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Electric field in two concentric conducting cylinders

  • #1
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Homework Statement


Two concentric cylindrical conducting shells of length L are separated by a vacuum. The inner shell has surface charge density +σ and radius ra. The outer shell has radius rb. Using Gauss’ Law, as a function of radius r find: The direction and magnitude of electric field inside and outside the shells. Be sure to clearly state the Gaussian surfaces that you are using!
Find an expression for the voltage between the shells.

Homework Equations


Electric flux = ∫ EdA = qencl / ε0
σ = q/A

The Attempt at a Solution


I'm using a cylindrical Gaussian surface. I understand that when r < ra the field E = 0. Here's what I've gotten so far for when r is between ra and rb:
E = qencl / ε0⋅Agauss = qencl / ε0⋅2πrl
⇒ E = σ2πral / ε0⋅2πrl
⇒ E = σra / rε0

That doesn't seem very... right. I don't think there should be a dependence on ra for starters. Would the expression for the flux through a Gaussian surface with r > rb be the same also, as there isn't any non-induced charge on it? Also, for the last part of the question I don't understand why there would be a voltage between the shells when the charge on the outer shell is just induced by the inner cylinder, ie the net charge on the outer cylinder is 0. Isn't it? Sorry if I'm not making much sense, I'm almost through my exams and my brain is extra melty. :frown:
 

Answers and Replies

  • #2
TSny
Homework Helper
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⇒ E = σra / rε0

That doesn't seem very... right. I don't think there should be a dependence on ra for starters.
I don't see anything wrong. Does your result give the correct expression for E at the surface of the inner cylinder?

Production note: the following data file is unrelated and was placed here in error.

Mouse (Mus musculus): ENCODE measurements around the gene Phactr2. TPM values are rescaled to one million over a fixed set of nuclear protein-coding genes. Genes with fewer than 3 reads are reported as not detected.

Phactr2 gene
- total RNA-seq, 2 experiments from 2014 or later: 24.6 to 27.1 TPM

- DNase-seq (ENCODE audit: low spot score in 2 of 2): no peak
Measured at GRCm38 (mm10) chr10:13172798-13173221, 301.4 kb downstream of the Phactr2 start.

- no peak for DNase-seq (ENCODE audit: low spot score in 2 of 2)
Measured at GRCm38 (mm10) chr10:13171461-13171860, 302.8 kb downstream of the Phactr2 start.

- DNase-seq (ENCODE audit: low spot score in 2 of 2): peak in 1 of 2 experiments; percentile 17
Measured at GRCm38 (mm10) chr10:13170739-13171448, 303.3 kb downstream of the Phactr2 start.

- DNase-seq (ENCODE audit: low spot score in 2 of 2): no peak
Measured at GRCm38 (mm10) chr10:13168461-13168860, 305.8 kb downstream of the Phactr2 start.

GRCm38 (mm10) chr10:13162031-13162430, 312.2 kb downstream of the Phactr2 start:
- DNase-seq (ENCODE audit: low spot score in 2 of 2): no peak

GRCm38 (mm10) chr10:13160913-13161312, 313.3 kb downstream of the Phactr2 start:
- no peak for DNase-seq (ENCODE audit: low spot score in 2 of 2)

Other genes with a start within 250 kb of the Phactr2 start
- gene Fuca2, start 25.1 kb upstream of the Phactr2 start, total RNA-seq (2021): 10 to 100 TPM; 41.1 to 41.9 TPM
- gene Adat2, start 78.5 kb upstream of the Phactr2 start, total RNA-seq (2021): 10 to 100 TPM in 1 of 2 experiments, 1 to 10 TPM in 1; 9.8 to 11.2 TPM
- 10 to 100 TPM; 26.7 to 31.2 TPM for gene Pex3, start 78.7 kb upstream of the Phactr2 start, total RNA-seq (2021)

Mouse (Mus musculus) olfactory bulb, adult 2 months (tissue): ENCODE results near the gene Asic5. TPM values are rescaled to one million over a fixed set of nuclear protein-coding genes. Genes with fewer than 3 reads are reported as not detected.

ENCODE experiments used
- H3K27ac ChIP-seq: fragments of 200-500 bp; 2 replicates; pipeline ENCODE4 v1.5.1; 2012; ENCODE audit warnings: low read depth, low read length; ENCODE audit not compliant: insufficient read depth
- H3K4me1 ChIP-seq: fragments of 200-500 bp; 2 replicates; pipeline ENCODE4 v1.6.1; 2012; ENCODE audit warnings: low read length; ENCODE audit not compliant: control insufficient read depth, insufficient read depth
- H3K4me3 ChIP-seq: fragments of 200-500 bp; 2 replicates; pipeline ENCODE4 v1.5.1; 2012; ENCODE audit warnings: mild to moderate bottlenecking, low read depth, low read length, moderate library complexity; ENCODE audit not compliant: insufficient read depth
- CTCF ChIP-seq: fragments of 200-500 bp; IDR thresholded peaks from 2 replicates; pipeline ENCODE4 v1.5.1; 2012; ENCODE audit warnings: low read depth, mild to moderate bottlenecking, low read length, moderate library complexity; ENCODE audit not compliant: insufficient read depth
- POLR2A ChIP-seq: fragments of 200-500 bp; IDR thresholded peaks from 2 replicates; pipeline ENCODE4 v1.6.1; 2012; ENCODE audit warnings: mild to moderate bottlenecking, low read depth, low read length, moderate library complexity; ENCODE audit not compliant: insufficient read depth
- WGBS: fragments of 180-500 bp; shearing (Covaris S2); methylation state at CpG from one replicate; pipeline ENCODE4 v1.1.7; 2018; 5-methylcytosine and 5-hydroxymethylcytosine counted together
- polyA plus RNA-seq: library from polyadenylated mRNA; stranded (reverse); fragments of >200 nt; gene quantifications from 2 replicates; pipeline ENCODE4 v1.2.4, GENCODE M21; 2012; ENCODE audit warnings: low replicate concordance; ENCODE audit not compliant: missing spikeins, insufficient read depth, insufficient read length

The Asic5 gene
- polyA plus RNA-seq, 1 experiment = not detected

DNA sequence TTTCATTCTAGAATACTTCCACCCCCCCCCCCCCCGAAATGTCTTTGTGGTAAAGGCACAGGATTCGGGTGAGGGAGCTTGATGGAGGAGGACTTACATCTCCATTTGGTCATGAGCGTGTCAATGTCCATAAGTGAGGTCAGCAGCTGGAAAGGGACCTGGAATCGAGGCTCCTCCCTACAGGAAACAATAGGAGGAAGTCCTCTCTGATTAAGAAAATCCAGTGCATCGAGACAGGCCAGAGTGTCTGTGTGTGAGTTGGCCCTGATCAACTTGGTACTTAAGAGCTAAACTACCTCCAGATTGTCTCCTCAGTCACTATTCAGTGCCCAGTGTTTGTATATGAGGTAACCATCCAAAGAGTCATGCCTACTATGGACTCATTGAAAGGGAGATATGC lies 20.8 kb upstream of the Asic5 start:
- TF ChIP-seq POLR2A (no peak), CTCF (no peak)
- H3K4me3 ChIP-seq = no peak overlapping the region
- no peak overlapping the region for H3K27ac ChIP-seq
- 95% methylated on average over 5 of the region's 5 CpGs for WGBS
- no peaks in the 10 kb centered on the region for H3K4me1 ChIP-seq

See item 3 here http://www.math.union.edu/~barbanej/IMP13S02/PhysicsNotes/Gauss's Law III.pdf

Would the expression for the flux through a Gaussian surface with r > rb be the same also, as there isn't any non-induced charge on it?
Yes. (The outer cylinder has no net charge.)

Also, for the last part of the question I don't understand why there would be a voltage between the shells.
If there is an electric field between the cylinders, then there will be a potential difference between the cylinders. How do you get ΔV from E?
 
  • #3
50
2
I don't see anything wrong. Does your result give the correct expression for E at the surface of the inner cylinder?
See item 3 here http://www.math.union.edu/~barbanej/IMP13S02/PhysicsNotes/Gauss's[/PLAIN] [Broken] Law III.pdf

Yes. (The outer cylinder has no net charge.)

If there is an electric field between the cylinders, then there will be a potential difference between the cylinders. How do you get ΔV from E?
Ok, for the first part: when r = ra that leaves E = σ/ε0 which is correct - thank you for pointing out the sanity check :) Thanks for the link too - very helpful!

To get V from E, you multiply E by r (to get electric potential energy) and then divide by q (to get electric potential) - is that right? So since the outer cylinder is at zero potential, the potential difference is just the electric potential of the inner cylinder, which would be:
Er/q = V = σr / ε0q
= σr / ε0σ(2πrl )
= 1 / 2πlε0
Does that seem reasonable? The dimensional analysis seems to check out!
 
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  • #4
TSny
Homework Helper
Gold Member
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The electric field between the cylinders is not uniform, it varies with r. So, you will need to use some calculus.
 

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